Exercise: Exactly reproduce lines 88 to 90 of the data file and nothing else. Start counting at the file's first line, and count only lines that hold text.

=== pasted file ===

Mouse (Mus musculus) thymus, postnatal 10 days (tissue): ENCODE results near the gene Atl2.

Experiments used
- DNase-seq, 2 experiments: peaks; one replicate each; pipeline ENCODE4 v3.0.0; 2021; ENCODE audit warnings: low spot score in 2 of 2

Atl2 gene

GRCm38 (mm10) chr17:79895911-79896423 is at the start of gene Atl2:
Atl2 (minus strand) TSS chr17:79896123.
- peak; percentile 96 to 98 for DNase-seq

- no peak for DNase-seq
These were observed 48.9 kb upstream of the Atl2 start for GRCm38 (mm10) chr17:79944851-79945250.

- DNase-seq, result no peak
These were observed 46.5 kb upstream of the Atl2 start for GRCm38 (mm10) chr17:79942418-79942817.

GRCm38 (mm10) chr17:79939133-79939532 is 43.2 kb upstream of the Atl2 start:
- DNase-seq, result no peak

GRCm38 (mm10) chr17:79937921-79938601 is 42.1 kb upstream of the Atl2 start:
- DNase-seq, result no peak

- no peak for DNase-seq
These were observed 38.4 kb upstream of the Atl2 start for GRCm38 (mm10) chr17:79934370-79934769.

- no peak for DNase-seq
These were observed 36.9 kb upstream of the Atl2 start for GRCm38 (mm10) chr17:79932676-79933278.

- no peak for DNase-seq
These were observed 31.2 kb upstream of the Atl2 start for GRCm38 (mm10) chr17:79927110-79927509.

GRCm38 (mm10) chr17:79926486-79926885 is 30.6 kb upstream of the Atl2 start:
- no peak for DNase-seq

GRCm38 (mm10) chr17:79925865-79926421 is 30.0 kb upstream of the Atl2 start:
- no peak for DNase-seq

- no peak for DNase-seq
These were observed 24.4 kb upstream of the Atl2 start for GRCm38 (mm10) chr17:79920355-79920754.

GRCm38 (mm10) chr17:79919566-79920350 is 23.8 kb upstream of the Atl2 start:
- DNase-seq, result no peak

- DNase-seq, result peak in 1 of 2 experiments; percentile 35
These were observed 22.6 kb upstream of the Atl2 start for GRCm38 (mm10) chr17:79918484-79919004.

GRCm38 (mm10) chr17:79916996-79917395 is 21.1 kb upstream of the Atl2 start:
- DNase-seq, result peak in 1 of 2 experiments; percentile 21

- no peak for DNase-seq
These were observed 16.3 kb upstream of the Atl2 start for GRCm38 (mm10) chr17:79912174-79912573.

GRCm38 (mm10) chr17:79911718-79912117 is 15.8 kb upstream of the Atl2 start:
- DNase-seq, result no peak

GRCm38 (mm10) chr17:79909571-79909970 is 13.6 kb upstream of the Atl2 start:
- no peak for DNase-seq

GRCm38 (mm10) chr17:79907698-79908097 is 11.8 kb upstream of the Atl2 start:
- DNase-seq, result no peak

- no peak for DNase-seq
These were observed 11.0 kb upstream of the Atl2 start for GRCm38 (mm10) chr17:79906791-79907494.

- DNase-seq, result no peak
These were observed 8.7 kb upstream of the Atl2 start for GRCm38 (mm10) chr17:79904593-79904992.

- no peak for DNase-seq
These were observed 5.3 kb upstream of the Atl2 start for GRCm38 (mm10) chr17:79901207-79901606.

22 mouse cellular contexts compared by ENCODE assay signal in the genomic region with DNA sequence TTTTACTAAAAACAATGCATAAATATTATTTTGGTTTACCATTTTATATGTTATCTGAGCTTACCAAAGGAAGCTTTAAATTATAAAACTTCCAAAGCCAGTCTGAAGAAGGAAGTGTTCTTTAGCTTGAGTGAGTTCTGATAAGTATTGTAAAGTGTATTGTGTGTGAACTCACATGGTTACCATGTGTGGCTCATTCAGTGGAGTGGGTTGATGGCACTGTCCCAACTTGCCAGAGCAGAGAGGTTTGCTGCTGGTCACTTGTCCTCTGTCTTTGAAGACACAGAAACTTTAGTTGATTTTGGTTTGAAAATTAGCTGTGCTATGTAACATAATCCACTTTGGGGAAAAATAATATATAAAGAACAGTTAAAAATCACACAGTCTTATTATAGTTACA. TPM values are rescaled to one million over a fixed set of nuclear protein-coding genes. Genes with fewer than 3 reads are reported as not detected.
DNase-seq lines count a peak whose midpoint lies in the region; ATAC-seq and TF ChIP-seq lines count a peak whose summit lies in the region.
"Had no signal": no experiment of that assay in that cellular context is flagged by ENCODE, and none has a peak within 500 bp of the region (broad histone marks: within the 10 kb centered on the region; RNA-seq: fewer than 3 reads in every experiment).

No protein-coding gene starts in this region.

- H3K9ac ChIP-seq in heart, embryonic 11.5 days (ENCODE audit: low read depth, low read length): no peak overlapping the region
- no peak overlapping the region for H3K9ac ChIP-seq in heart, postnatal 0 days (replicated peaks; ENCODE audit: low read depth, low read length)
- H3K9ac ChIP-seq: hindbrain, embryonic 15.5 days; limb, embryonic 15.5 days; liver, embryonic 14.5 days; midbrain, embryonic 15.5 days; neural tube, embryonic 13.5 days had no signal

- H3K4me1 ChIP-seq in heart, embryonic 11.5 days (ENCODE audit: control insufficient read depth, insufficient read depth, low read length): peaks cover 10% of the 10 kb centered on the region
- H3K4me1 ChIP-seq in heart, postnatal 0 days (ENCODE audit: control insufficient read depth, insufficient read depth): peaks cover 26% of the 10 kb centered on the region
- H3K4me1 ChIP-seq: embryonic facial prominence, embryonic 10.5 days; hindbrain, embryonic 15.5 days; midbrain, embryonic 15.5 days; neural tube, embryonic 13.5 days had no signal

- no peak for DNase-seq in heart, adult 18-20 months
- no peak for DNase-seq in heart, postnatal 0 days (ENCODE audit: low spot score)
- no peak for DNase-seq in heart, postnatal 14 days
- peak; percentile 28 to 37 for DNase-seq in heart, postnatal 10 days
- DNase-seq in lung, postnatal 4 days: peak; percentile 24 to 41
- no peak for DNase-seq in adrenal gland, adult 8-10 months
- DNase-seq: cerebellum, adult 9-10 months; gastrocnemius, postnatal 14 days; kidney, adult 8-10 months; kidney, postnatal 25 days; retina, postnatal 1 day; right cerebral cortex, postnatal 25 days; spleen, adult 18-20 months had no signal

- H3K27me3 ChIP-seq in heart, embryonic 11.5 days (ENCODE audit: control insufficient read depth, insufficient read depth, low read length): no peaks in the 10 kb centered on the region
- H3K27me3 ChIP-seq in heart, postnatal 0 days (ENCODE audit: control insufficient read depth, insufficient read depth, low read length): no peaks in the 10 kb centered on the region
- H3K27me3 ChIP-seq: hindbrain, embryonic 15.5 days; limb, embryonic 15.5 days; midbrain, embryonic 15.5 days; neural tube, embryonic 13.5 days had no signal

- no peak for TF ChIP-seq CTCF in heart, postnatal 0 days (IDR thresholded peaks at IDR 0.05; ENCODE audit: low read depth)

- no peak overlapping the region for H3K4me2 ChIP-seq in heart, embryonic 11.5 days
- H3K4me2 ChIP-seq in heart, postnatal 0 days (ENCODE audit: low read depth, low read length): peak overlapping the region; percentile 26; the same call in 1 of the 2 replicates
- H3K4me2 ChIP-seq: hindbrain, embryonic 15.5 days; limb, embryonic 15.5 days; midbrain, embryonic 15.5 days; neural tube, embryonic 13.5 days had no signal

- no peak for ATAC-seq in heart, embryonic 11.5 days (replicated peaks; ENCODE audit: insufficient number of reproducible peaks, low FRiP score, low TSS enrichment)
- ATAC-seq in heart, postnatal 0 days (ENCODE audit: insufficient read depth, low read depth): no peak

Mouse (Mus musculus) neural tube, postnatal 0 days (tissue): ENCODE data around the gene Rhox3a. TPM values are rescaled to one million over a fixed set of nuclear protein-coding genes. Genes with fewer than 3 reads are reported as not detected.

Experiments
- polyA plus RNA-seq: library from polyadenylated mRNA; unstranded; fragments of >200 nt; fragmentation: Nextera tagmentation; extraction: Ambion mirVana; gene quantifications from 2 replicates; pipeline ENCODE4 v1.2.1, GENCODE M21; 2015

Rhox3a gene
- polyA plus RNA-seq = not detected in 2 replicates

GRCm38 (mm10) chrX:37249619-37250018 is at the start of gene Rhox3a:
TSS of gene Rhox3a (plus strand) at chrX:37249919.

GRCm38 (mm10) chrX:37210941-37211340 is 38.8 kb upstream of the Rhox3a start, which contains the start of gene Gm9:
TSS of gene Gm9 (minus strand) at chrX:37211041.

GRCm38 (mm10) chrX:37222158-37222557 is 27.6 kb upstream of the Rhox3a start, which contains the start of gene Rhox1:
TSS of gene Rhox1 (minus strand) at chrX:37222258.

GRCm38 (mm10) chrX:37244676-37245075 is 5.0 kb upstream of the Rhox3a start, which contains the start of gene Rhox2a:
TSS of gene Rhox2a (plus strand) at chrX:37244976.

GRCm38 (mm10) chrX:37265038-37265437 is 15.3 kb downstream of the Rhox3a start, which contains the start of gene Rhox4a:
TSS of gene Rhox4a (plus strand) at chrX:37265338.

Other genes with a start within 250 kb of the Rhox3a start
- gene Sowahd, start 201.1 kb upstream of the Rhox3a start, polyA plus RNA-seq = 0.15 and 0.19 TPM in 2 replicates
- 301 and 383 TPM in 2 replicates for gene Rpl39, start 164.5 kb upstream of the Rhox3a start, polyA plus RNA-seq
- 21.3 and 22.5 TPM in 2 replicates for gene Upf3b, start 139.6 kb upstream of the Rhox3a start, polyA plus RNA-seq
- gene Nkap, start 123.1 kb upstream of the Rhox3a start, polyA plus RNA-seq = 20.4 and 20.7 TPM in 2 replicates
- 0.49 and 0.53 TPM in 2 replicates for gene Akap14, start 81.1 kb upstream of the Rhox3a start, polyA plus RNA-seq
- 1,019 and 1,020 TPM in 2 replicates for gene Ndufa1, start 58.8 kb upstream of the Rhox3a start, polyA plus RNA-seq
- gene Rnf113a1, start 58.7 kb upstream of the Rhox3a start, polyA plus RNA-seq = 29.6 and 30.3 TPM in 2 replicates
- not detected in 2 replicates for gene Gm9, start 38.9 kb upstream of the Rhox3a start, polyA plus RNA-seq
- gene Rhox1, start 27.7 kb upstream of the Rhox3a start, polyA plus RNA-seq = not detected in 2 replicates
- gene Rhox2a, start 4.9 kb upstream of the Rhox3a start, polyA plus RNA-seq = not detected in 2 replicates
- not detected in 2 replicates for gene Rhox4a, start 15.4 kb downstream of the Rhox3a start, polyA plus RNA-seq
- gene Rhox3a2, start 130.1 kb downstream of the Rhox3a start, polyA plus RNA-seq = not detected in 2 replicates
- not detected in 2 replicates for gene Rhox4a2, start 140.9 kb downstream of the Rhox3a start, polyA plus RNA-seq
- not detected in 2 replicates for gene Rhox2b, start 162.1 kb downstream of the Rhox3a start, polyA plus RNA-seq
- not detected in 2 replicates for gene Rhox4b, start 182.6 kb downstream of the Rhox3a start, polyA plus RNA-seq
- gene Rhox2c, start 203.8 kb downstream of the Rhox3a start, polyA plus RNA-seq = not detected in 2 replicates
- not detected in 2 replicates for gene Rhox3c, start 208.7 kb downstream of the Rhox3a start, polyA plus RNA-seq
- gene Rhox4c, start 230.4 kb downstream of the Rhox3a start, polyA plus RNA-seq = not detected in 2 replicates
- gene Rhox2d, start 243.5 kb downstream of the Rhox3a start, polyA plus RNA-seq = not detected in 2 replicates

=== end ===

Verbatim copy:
TSS of gene Rhox4a (plus strand) at chrX:37265338.

Other genes with a start within 250 kb of the Rhox3a start
- gene Sowahd, start 201.1 kb upstream of the Rhox3a start, polyA plus RNA-seq = 0.15 and 0.19 TPM in 2 replicates